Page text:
## Tuesday, 21 November 2017

### On 73

73 is a permutable (or anagrammatic) prime, a prime that can have its digits' rearranged (in base 10) in any permutation and still be a prime number. 73 is also an emirp, a number whose reverse, 37, is also prime — a property also evident in terms of the respective ordinal positions of 73 and its emirp partner, 73 being the 21st prime  while 37 is the 12th prime.  73 is a Sophie Germain prime and is palindromic in binary 1001001 (interestingly, all Fermat primes and Mersenne primes are subsets of the binary palindromic primes).  73 is also an octal palindrome 111 and the only octal prime repunit.  73 is, moreover, and for some of the reasons given here, Sheldon Cooper's favourite integer in The Big Bang Theory — as was first referenced in the show’s 73rd episode.  (Jim Parsons, incidentally, the actor who plays Sheldon Cooper, was born in 1973.)

However, after listening to Charles Yang, associate professor in the University of Pennsylvania Department of Linguistics, in this episode of the superb Tell Me Something I Don't Know podcast, hosted by Stephen Dubner of Freakonomics fame, it is another little number-73-centred-nugget-of-information that has prompted this post.  Namely, that once an English speaking child has learned to count to 73, they realise they can keep going, and thus ‘understand’ the concept of infinity (NB the 1st two comments at the end of this blog).

Having delved into Yang's fascinating research, let me try and elaborate:  If there is a linguistic rule, a generalisation in other words that can be applied to a set of N words, but within this set of N words there is a subset of words, e , that do not follow this rule and that must therefore be memorised, then Yang (2005, cf. 2015) has shown that:

$e < {\theta _N}\;where\;{\theta _N}: = \frac{N}{{\ln \left( N \right)}}$

This model, 'dubbed' the Tolerance Principle by Yang (2005, cf. 2015 pp16-17), asserts that for the generalisation to be ‘productive’, i.e. for the rule that generates words to tolerate the exceptions and thus be applied instead of the pure memorisation of all N, e must not exceed / ln(N).  It delineates, in other words, a threshold value for e (as a function of N) at which a word-forming rule ceases to be a productive mechanism for the learner to apply, and thus provides a ‘sufficiency measure’ for such linguistic generalisation.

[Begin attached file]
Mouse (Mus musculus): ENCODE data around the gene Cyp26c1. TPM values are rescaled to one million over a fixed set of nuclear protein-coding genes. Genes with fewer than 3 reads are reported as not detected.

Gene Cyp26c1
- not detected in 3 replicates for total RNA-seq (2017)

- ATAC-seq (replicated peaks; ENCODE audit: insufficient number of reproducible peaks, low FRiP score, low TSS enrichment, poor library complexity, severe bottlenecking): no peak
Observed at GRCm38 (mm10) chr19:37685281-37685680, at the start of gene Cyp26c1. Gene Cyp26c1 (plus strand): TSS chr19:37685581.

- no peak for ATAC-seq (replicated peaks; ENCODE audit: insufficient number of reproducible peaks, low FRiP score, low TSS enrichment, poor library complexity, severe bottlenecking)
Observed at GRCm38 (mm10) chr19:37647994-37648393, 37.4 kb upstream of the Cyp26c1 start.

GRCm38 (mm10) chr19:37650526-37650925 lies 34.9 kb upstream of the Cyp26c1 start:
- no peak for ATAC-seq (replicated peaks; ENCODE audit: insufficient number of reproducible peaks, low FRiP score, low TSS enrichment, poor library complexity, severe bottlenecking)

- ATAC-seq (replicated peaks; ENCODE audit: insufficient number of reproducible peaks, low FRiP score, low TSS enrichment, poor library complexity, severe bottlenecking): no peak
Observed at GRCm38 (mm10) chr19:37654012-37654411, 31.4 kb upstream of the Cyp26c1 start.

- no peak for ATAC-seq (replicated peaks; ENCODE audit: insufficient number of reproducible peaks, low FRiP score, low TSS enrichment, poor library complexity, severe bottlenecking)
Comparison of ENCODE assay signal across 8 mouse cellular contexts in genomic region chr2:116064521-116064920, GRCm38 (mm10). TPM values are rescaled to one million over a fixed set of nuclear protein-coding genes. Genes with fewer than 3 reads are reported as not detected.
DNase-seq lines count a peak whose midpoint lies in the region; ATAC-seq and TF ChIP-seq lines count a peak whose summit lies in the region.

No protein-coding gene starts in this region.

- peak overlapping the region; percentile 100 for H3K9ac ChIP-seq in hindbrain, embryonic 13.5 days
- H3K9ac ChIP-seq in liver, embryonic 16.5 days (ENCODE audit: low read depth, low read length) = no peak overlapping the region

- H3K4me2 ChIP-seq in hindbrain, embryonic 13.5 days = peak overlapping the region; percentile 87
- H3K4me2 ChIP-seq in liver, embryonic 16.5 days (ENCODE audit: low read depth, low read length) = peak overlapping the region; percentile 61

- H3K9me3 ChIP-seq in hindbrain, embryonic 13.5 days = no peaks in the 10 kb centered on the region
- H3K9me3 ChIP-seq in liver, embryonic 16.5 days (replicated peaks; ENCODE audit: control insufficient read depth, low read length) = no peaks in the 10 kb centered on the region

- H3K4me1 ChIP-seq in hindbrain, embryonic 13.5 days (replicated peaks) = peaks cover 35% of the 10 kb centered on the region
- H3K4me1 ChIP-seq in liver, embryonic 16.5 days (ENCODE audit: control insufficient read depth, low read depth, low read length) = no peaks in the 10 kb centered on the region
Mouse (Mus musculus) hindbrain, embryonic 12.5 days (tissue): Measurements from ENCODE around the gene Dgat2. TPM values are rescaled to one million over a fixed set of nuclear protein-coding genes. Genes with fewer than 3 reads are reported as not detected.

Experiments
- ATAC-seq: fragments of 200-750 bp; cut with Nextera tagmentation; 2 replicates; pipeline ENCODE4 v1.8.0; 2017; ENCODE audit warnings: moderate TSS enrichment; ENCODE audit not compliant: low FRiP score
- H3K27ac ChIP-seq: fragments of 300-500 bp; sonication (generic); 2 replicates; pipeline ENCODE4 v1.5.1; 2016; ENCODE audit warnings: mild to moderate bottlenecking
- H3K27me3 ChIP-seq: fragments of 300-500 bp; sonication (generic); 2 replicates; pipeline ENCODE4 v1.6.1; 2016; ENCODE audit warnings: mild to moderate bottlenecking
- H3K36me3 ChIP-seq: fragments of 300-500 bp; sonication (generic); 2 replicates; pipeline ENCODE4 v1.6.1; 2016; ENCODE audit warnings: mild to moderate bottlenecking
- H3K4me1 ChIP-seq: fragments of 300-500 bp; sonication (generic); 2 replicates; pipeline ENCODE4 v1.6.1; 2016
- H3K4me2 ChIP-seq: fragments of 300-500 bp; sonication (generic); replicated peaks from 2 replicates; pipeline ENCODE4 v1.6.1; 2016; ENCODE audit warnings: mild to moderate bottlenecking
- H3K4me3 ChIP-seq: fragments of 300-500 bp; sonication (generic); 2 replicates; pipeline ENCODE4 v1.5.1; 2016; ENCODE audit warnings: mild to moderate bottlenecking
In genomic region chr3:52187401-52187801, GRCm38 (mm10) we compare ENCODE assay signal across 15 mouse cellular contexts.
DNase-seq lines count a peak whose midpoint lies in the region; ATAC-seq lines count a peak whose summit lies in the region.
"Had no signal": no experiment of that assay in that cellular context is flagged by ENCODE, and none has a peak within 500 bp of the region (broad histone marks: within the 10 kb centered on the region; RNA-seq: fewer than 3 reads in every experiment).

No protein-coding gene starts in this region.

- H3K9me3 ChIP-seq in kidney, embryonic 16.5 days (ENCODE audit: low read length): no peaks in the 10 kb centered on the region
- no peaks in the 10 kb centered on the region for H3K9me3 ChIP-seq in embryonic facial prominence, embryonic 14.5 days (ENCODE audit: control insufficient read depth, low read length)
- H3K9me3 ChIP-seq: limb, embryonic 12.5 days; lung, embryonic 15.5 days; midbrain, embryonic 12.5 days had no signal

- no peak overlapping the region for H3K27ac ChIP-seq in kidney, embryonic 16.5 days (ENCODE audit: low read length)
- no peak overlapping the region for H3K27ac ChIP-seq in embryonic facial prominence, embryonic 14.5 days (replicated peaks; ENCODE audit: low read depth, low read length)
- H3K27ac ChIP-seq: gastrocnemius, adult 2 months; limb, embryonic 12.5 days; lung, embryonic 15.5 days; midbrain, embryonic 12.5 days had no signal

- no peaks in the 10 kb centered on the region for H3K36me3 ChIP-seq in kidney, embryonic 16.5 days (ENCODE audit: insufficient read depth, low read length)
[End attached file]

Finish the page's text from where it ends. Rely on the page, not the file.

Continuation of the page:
By way of illustration, Yang (2015, pp948-949) gave this example of regular and irregular verbs: ‘If a typical English speaker knows e = 120 irregular verbs, the productivity of the -ed rule is guaranteed [my emphasis] only if there are many more regular verbs. Specifically, there must be N verbs, including both regulars and irregulars, such that θN = / ln(N) ≥ 120.  The minimum value of N is 800.  In other words, if there are at least 680 regular verbs in English, the -ed rule can tolerate 120 irregular verbs’.

In his Tell Me Something I Don’t Know appearance, Yang described applying this Tolerance Principle to how we as children learn to count.  We know how many of our counting words are exceptions to the rule, those numbers that is that ‘bear no relation to their quantity, [that are] are completely arbitrary’, those numbers to put it another way that ‘won’t tell you anything about how numbers are forming' (Yang, in Berger, 2017) — in the case of children counting in English, there are 17 of these exceptions, e = {1, 2, 3, 4, 5, 6, 7, 8, 9, 10, 11, 12, 13, 15, 20, 30, 50} .

Once we have memorised, ‘by brute force,’ the number words one to ten, we start to observe and learn rules for continuing.  For example, we start to see that fourteen is formed from ‘four and ten’, sixteen from ‘six and ten’, twenty-four from ‘two tens and four’, 'twenty-six from 'two tens and six', etc.  But there remain of course those exceptions to the rule — why is eleven not one-teen, or twelve not two-teen, etc. —  where ‘memorisation [is] the sole educational mechanism’ (Yang, in Berger 2016).  To this end, using the Tolerance Principle, we can find the least amount of words that we need to learn ‘to overcome the  exceptions we have to memorise’.

The smallest value of N such that θN = 17 is 73:

\begin{array}{l}\begin{align}N &= 73\;\\\because17 &= e < {\theta _N} = \frac{{73}}{{\ln \left( {73} \right)}}\\\;where\;{\rm{ }}\frac{{73}}{{\ln \left( {73} \right)}} &= 17.014...\end{align}\end{array}

Or in other words, once a child has learned to count to 73, they have learned the rules of the game sufficiently to overcome the cognitive need for memorisation .  Once children have passed this 'tipping point', when they come to a number that they are unaware has a word outside of the system they have subconsciously generalised, a thousand for example, they make up a word that fits their generalised system.  Thus, once an English speaking child can count to 73, they can count forever.

  Incidentally, also the product of multiplying 7 and 3.

  Not to be confused with Euler's number, e.

  Yang noted that in Chinese, e = 11, meaning that a Chinese speaking child need only count up to 42 before they are able to continue and thus appreciate the concept of infinity, some one whole year before English speaking children.

  Welsh may be one of the languages with the smallest threshold at θ= 36.  The numbers 1-10 in Welsh are the only 'exceptions': Un (one), Dau (two), Tri (three), Pedwar (four), Pump (five), Chwech (six), Saith (seven), Wyth (eight), Naw (nine), and Deg (ten).  All numbers beyond this are generalised from them, for example eleven is un deg un (one ten one), twelve is un deg dau (one ten two), seventy three is saith deg tri (seven ten three), etc.

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